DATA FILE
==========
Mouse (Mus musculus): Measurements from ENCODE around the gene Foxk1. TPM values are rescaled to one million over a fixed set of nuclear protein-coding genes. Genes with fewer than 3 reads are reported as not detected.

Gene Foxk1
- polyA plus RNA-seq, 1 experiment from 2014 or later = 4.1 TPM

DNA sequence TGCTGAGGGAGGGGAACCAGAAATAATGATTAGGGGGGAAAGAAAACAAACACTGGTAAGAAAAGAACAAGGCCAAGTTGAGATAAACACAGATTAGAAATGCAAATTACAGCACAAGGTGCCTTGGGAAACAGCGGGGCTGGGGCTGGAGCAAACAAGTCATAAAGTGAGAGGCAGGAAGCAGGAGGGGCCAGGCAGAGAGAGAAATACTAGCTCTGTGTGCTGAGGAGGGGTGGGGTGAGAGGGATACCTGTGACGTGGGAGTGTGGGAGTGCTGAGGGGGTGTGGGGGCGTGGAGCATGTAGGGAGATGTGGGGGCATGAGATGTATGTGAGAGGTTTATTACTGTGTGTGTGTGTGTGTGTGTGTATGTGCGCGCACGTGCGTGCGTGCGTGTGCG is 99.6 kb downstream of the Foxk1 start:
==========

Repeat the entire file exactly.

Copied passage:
Mouse (Mus musculus): Measurements from ENCODE around the gene Foxk1. TPM values are rescaled to one million over a fixed set of nuclear protein-coding genes. Genes with fewer than 3 reads are reported as not detected.

Gene Foxk1
- polyA plus RNA-seq, 1 experiment from 2014 or later = 4.1 TPM

DNA sequence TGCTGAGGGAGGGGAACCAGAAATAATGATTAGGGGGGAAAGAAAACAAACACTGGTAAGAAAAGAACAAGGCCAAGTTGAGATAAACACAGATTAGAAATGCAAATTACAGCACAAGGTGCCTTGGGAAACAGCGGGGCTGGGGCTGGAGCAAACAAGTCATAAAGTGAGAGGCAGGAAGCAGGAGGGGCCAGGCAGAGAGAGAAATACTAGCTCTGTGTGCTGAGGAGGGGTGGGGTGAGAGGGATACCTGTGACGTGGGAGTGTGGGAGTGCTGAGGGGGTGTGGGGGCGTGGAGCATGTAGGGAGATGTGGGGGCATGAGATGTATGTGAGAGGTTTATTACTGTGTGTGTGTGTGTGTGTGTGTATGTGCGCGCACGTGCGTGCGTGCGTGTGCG is 99.6 kb downstream of the Foxk1 start: